5. Get ready to get emotional.
This is a tough, tough process to go through.  Although I can't describe exactly what you'll be feeling, you will probably encounter a whirlwind of emotions.  It's extremely important to garner some kind of support system: your friends, family, or people on the internet.

6. Be patient.
This surgery is a huge waiting game.  There's a lot of healing to be done, so all you can do is try and occupy your time.  Look at this as an opportunity to do what you never had time to before, learn new things, read, relax!

7.  BLOG!
Blogging has proved to be a fun and therapeutic activity during this process.  Reading others' stories lets you know what to expect from surgery and sharing your own helps you sort out your emotions, pass the time, and proudly create something that may help others.  There is a surprisingly large community of people here in the blogosphere who have had the same surgery.  Know that you aren't alone in this, you can reach out to people who know exactly what you're going through!

I will probably add to this list in the future - right now I can't think of anything else.  But final thoughts: look at this surgery as a chance to improve yourself, you deserve the most out of life!  It's a long and arduous process, but with the right perspective, it can become a learning and growing opportunity that you will be glad to have weathered in the end.  Good luck! :) 

Thursday, June 28, 2012

Day 12: Pre-braces Facebook Photos

Food is like an ex-boyfriend to me now.  I seem to see it everywhere, think about it all the time.  Now that we are unable to be together, I feel as though I didn't truly appreciate what a fabulous relationship we once had.  I just didn't realize how much I loved it: now it's absence gnaws away at my heart. (Pun intended)  Sure I mess around with Ensure and GoGoSqueeze to indulge my appetite, but it's not the same. 

Other than the wires that continue to scrape up the inside of my lips, not much is new in regards to teeth.  I just wish time would move faster so that I'll be able to use them again.

I still cannot decide if I am content with the changes in my appearance.  After recently being tagged in a Facebook photo, I began absentmindedly poring over old pictures of myself.  Although I know I did not get this surgery for cosmetic reasons, I can't help thinking that I didn't mind the way I looked back then.  Sure I was insecure about my bite and experienced functional issues, but these pictures exude a confidence that I forgot once I got braces. 

Here are some pictures for a better idea of what I looked like before:

 I didn't like my bite but I knew how to pose for pictures- I would always turn my head at the same angle to the side where I felt I was the most photogenic.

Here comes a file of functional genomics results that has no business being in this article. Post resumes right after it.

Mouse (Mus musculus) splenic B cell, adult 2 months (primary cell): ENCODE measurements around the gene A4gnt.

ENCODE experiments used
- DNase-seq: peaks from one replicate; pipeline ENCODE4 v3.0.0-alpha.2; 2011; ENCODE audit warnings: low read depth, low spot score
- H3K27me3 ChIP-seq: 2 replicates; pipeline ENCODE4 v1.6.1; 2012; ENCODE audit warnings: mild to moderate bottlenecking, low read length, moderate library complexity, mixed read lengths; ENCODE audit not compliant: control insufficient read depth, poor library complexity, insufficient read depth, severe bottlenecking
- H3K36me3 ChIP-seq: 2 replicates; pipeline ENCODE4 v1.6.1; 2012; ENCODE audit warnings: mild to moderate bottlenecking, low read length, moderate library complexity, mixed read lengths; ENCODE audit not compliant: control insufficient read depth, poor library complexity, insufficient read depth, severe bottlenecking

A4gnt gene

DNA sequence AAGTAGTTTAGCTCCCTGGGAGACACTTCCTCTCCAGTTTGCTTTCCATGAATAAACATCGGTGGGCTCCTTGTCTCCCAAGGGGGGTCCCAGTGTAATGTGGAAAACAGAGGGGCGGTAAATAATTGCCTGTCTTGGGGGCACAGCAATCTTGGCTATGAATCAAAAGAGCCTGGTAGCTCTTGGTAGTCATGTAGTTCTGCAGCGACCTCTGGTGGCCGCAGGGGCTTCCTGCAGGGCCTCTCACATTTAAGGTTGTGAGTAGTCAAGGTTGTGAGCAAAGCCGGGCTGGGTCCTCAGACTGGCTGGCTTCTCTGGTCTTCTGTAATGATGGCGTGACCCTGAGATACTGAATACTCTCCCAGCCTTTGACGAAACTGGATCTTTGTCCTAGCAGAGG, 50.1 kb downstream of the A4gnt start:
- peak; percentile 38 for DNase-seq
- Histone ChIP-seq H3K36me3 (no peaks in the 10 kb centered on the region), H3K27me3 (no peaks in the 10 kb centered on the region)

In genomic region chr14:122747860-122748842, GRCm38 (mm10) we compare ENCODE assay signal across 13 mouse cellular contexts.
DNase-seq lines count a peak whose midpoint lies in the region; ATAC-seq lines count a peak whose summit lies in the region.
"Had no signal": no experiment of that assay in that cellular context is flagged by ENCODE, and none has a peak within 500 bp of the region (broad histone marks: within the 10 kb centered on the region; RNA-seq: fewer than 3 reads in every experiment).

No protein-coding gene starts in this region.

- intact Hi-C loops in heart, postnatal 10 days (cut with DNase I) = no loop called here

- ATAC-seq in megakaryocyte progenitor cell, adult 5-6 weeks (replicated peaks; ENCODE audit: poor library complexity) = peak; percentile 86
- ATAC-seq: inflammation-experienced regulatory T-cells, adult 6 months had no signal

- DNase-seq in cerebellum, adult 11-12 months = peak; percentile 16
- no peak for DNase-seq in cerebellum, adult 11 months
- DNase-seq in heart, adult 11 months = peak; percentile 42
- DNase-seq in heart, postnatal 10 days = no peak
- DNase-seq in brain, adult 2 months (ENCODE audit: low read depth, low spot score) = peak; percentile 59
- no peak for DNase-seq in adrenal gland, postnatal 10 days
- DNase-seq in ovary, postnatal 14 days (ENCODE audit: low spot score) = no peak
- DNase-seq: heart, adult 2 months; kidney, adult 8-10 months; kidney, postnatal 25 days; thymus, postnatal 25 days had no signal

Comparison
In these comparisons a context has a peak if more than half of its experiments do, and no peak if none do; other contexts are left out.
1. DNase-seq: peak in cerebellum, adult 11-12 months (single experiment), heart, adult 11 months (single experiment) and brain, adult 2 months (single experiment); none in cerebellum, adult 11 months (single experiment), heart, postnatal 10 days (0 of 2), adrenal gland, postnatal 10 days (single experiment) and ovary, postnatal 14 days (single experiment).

It is possible that I may just be getting nostalgic for happier times- this whole process definitely takes a toll!  I think I just miss the period before all the metal in my mouth.  And just as I inexplicably torture myself by watching the food channel, I continue to torture myself by looking at photos of a braceless, happier me.  But once all of this is over, I think I will be happy with my final result.

This is what I look like now:

I look really tired!  Got too much on my mind to sleep lately.

Wednesday, June 27, 2012

Day 11: Party In My Mouth!

There is a lot of crap in my mouth!  Today, I took a trip out to the orthodontist to fix a persistent poky wire that had split open my lip.  As the dental assistant attempted to bend it, I was given the opportunity to have a good look at my teeth through the hand mirror that she gave me.  There are wires in and out and around my gums sticking out every which way like a diverse little forest of metal and plastic.  Due to the numerous issues that stem from surgery, I largely ignored the bits of wire that poked at the inside of my mouth.  Now that things have more or less stabilized, I am beginning to be aware of all of the cuts produced by the metal.  My cheeks are torn up inside!  Orthodontic wax is currently acting as a bandaid solution.

 It's a party in my mouth-- there are teeth under all of that I swear!

 My friend came over tonight to watch Pretty Little Liars (my guilty pleasure!)-- I am getting much better at communicating non-verbally!  My surgeon said that at this stage most people can talk, albeit muffled with their mouth closed, but I have tried and it really is impossible with the massive plastic splint.  The splint sits in my mouth separating my upper and lower jaw, solid except for a hole which allows my tongue to touch the roof of my mouth.  My parents keep encouraging me to speak, but it just sounds like I am drowning and it has been much easier to remain silent.